From Monday, October 17 to Saturday, October 22, 2016 I had the privilege to visit with the Vincentian Family in the Netherlands. My experience was wonderfully organized by Marieke van de Ven, Margriet Kok and Hetty Nieuwaard of the Vincent de Paul Center Nederland – center for social spirituality which is headquartered in Nijmegen. My visit to The Netherlands came from the contacts I had with Marieke van de Ven, coordinator at Vincent de Paul Center, with whom I had e-mail contact about the plans for 2017. She and her colleagues made a wonderful program for my visit including Vincentian talks and visits to projects.
During my trip I met with many individuals and groups from all different branches of the Vincentian Family (VF). To name a few: Fr. Harrie Jaspers, CM-superior of the confreres at Panningen; Br. Ad de Kok CMM (Coördinator VF in the Netherlands), Alfons ten Velde (SVdP), br.Lawrence Obiko, Superior General CMM brothers, the Board of the Vincent de Paul Center, which also included Toine van den Hoogen (Chair), Albaer Hillen, Broer Huitema, CMM and Peter Reijers. Tjeu van Knippenberg, CM was in Vienna to give a Vincentian Retreat.
I had the opportunity to visit projects which are effectively serving the poor sponsored by the Society of St. Vincent de Paul (in ‘s Hertogenbosch and Nijmegen), as well as a refugee program of the CMMs in Udenhout. And lastly, I stayed with Brother Broer Huitema, CMM at the new eco-friendly CMM conference facility in Vught.
It would be very difficult to sum up hours of conversation and sharing, but several themes stood out. I had the opportunity to learn much about the socio-religious reality of Dutch society and the strengths and challenges which the Church and the Vincentian Family face there.
Albaer Hillen, a member of the board of the Vincent de Paul Center, gave an overview of Vincentian History in The Netherlands / Western Europe and Charles van Leeuwen, study secretary CMM, gave an overview of the spiritual Vincentian sources. The effects of secularism and a “participation society” have impacted the Church’s relationship to, and very way of being in, Dutch society. The established congregations of the Netherlands are in a general decline in their number of active members. Yet at the same time, there is a revival underway in Vincentian spirituality. This is manifested by a zeal for the service of people living in poverty which has taken hold of lay Vincentians and the creative ways in which they are responding to the current demands of social justice.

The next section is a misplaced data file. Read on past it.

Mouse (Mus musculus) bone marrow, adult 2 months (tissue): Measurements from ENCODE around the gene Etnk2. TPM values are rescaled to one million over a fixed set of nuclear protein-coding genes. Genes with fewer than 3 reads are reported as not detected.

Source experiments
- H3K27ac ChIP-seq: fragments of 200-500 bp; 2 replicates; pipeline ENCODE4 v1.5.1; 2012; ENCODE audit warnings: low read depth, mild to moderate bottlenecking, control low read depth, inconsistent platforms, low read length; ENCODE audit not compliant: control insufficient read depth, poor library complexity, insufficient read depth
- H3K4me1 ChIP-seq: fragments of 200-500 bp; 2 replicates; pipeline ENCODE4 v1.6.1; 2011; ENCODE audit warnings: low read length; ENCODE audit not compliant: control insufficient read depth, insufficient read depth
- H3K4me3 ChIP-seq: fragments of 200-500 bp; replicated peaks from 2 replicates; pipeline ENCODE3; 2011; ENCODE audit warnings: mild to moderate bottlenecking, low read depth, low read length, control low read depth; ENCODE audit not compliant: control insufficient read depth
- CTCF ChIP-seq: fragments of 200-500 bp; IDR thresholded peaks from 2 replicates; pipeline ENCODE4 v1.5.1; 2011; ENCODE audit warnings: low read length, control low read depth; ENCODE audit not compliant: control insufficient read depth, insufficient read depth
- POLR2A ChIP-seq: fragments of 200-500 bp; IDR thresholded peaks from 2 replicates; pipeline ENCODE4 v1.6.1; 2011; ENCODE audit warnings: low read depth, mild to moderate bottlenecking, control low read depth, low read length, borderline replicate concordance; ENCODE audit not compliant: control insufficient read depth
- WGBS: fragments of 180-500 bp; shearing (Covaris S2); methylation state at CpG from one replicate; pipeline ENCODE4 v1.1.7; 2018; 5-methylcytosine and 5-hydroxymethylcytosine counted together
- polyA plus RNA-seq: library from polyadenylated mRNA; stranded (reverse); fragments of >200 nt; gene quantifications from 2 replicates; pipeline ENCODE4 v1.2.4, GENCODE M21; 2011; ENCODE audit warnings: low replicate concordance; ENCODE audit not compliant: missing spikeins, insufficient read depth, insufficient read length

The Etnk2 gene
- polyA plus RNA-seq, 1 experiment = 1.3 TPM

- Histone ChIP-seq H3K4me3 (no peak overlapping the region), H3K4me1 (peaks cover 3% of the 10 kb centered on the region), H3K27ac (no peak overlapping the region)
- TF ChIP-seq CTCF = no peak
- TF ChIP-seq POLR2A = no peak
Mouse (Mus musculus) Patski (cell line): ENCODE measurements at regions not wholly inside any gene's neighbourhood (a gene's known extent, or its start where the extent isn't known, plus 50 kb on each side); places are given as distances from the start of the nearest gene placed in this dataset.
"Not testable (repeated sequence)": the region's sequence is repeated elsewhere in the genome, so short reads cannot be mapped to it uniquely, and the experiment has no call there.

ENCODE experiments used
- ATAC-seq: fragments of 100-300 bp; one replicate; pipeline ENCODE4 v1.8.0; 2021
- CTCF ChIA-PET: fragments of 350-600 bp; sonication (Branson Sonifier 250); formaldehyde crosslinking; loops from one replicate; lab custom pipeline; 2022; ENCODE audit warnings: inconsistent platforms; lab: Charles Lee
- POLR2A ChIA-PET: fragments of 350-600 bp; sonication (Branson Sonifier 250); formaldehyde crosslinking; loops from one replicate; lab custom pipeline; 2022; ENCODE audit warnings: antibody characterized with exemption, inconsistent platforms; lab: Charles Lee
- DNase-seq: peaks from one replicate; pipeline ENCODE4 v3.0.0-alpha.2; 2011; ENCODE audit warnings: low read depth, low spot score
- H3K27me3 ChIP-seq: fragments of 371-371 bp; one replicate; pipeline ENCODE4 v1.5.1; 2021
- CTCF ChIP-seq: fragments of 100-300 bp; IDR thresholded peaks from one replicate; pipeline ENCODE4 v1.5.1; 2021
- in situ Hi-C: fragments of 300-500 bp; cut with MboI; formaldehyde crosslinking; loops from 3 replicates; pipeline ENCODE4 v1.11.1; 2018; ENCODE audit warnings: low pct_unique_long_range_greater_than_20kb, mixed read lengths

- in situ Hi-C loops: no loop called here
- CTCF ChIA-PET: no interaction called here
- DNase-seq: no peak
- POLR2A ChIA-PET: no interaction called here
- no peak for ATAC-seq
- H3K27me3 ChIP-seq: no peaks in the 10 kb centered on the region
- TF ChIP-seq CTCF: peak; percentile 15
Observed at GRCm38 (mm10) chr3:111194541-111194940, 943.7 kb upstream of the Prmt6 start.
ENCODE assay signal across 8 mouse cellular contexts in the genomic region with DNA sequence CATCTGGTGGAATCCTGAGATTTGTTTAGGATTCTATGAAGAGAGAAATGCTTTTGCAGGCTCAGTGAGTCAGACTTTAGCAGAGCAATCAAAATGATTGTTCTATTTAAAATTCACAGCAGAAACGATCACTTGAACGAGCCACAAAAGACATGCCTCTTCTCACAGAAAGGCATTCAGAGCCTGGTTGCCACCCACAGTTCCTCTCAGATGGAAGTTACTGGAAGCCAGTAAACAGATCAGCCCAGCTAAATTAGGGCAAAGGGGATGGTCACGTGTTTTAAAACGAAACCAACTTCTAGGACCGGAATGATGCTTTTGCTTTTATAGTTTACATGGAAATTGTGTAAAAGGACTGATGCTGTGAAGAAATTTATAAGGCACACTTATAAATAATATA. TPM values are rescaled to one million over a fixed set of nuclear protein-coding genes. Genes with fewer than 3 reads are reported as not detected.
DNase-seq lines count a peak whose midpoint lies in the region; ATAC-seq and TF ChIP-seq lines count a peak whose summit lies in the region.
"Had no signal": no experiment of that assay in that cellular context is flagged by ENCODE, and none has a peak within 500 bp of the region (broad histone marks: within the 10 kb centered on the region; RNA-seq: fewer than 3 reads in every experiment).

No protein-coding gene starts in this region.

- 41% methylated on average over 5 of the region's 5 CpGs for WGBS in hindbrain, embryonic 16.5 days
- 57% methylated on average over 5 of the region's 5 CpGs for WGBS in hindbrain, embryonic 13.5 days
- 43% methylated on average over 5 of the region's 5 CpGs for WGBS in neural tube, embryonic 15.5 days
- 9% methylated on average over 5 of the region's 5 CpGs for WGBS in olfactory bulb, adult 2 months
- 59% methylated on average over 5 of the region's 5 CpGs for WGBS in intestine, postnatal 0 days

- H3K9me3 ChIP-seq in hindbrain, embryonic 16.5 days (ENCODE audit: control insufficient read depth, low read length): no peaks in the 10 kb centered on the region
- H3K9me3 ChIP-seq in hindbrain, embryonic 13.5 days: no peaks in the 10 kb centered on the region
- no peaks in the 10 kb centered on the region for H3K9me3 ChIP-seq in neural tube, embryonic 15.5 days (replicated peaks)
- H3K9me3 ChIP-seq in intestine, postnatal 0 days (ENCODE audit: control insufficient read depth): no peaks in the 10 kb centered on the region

The Vincentian Family has worked together for many years in the Netherlands. They are loosely organized through the coordination of Brother Ad de Kok, CMM. The newest member of this group is the Vincent de Paul Center Nederland, a lay run organization which is focused on action, research and formation in the spirit of St. Vincent de Paul.
My discussions with the members of the Center focused on two major themes: plans for the celebration of the 400th Anniversary of the Charism and ways in which the Center and the Office can collaborate.
As a result of our discussions, the Center outlined the following plans for 2017:
- A pilgrimage to France in May 2017 organized by the VF,
- the sponsorship of a Vincentian Family Collaborative Action Program in September 2017,
- assistance in the planning of the celebration of the Feast of St. Vincent de Paul in the Netherlands,
- Meditation Cards throughout the year on the theme: ‘I was a stranger and you welcomed me….”
- a national evaluation of the Vincent Year 2017.
As we look ahead, we believe that there were many avenues for collaboration between us. Of great importance is the work being done in formation in the Netherlands which can be a great assistance to the entire Vincentian Family. And as a Center of lay Vincentians, they can assist in the development of new perspectives on the Charism from a lay perspective. We identified three primary fields of future study:
- the development of our understanding of the Vincentian Charism as a Movement (and not an organization) which spans across congregations, institutions, societies, and nations;
- the creation of new terminology for the Vincentian Charism based on current social constructs and from a lay, non-vowed perspective; and
- the effective transmission of the Charism from a predominantly vowed Movement to a predominantly Lay Movement so that both its spirituality and works continue to grow and develop.
My visit to the Netherlands was both memorable and fruitful. Even more, it will result in the sharing of many riches throughout the Vincentian Family.